A new species of philosophers is coming up: I venture to baptize them
. . . attempters. -- Nietzsche
The irreducible plurality of forms of being. -- Daniella Vallega-Neu
Daniela Vallega-Neu engages five volumes written by Martin Heidegger between 1936 and 1941: Contributions to Philosophy (Of the Event) (Beiträge zur Philosophie (vom Ereignis)), Mindfulness (Besinnung), The Black Notebooks (Schwarze Hefte), The Inception (Über den Anfang), The Event (Das Ereignis). Heidegger did not intend to publish any of them. Rather, as he moved further and further from the conceptuality and sensibility of Being and Time, he wrote them as arrangements of notes or fugues, a metaphor he uses in Contributions, of thinking-in-progress that lacked insistent, systematic goals. In Vallega-Neu's words, "Although his thoughts are grouped under a number of headings, these groupings do not comprise any representable structure. He lets go as far as he can, it seems, of any anticipatory order or structure and of representational thinking" (p. 12). In these volumes he experimented. He probed. He shifted repeatedly his emphases on words and formations of thought. As Vallega-Neu shows, he modulated the tones that composed his words and attuned himself to the different tones accompanying his language that he did not intentionally produce and that elicited new words, rhythms, and thoughts. Various shapes of thinking evoked still other thoughts. These volumes compose processes that he did not entirely possess, processes that arose, I believe, from his sense of a tantalizing withdrawing -- I could stretch proper wording and say, his sense of the tantalizing absenceing presence of life, of being: withdrawingpresencing beckoning (absurdly) in the absence of constant being (see p. ix, 7, 11-12). These volumes emerged page by page from a sense of recession from the reach of his words and the grasp of his conceptual formulations. They emerged in a vague apprehension of an immediate inception of being beyond being and the ontological lineages that formed the core and lineages of his trained thought. In these volumes something in addition to possessing and crafting happened, something not ready for the grammars and structures necessary for publication. Especially for publication under the classification of "philosophy" (see p. xi).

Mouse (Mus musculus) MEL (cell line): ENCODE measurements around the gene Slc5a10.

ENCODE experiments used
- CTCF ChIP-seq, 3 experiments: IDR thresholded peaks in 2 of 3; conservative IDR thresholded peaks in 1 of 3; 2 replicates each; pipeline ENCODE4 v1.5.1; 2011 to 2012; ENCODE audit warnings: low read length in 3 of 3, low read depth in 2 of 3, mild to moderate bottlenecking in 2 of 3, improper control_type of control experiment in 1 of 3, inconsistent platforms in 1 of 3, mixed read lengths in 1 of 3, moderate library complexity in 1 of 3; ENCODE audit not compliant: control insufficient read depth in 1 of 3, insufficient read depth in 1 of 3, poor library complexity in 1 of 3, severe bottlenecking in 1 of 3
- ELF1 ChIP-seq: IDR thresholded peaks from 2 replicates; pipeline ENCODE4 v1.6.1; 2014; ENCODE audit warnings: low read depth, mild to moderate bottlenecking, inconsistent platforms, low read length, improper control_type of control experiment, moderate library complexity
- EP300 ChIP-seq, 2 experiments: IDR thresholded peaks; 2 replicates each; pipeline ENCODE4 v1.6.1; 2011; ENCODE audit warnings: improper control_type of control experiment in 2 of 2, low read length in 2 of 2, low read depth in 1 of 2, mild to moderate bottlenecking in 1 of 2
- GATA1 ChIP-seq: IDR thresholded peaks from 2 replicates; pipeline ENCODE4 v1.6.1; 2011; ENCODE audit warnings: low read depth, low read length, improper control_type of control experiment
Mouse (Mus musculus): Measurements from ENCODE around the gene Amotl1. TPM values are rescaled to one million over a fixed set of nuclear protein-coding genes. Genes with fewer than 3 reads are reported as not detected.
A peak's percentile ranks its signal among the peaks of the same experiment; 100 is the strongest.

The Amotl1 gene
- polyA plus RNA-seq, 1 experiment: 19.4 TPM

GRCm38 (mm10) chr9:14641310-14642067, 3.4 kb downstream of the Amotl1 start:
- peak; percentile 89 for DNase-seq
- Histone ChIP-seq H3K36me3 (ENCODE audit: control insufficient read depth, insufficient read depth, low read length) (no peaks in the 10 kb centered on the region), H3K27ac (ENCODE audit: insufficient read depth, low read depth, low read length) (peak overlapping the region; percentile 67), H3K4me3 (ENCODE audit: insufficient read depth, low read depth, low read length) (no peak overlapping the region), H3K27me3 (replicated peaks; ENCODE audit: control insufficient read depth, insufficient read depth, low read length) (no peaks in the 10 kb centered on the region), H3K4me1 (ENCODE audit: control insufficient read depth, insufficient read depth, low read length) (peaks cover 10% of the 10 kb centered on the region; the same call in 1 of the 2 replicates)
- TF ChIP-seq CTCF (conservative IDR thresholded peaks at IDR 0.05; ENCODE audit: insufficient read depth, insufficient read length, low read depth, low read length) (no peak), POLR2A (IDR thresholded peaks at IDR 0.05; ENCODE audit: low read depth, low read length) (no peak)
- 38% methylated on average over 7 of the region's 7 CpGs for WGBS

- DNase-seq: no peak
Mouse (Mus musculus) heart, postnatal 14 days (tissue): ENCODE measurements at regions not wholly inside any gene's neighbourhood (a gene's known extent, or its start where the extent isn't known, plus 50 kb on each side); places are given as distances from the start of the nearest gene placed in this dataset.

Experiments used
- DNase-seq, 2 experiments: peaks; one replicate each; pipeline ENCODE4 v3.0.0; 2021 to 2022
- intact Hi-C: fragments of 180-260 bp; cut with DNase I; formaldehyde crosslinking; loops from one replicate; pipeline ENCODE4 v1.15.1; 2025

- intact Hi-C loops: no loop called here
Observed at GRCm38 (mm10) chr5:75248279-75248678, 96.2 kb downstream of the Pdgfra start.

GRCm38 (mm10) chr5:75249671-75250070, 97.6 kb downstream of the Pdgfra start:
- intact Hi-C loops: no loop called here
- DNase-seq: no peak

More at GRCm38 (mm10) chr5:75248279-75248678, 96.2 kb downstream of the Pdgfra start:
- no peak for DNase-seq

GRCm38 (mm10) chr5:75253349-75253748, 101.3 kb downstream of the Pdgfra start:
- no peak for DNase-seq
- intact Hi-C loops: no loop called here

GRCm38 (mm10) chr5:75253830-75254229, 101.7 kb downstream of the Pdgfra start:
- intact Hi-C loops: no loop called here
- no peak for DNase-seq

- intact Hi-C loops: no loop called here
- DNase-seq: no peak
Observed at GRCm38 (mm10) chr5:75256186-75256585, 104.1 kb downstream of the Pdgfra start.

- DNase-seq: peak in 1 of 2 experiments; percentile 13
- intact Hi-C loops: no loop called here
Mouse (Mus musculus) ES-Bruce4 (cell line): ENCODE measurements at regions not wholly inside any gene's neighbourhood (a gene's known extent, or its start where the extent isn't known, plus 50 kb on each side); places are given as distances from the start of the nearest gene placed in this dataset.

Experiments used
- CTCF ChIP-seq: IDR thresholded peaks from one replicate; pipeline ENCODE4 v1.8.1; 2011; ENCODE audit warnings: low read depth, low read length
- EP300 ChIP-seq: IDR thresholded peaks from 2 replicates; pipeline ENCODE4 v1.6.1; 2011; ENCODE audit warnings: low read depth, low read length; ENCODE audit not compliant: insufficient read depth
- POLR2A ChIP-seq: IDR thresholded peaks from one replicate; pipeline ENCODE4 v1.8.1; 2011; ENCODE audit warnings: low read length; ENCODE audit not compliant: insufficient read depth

As Vallega-Neu presents them in this creatively conceived and original book, the poietic volumes interplay with each other as each, with varying degrees of consternation and senses of urgency, picks up themes of previous works, reshapes some of them, expresses shades of differences in direction and attunement, gives greater emphasis to or lets go of various words. The volumes often fit together with, for example, a common intention toward intensified mindfulness -- intensified meditation, that is, in, not simply on, the deepest attunements and moods he could experience in his world of thought and language. In addition to mindfulness, the volumes are motivated -- I am inclined to say incited -- by transformations of the question of being and the loss of that question as well as by the loss of being.
Vallega-Neu follows with remarkable patience and skill this struggle by a tantalized Heidegger with its many spasms, shifts, and exploratory paths. At times I looked up from her text with the thought that I was reading about the strangest and in many ways the most compelling group of novella I have encountered. They constitute a storyline of efforts by a thinker to attune himself with no thing that calls him from nowhere that is discernable, perhaps is the call of beyng (Seyn) beyond saying (or is it?). As Vallega-Neu tells the poietic story, the words and performance in these volumes unfold in a strange autobiography -- a geistige autobiography -- of an idiomatic thinker who attempts to answer appropriately a continuously receding inception, a thinker caught in, if I may put it this way, the blinding light of a dying culture and the metamorphosis of a new era in which the worst he can image happens: a pervasive sensibility develops in which people know that Heidegger's own Volk have no exclusive destiny that they could fulfill or lose. They are no more or less special than Jewish cultures or any other cultures and never have been. A new time flows in without a history of being, a Seynsgeschichte, to condemn it or redeem it.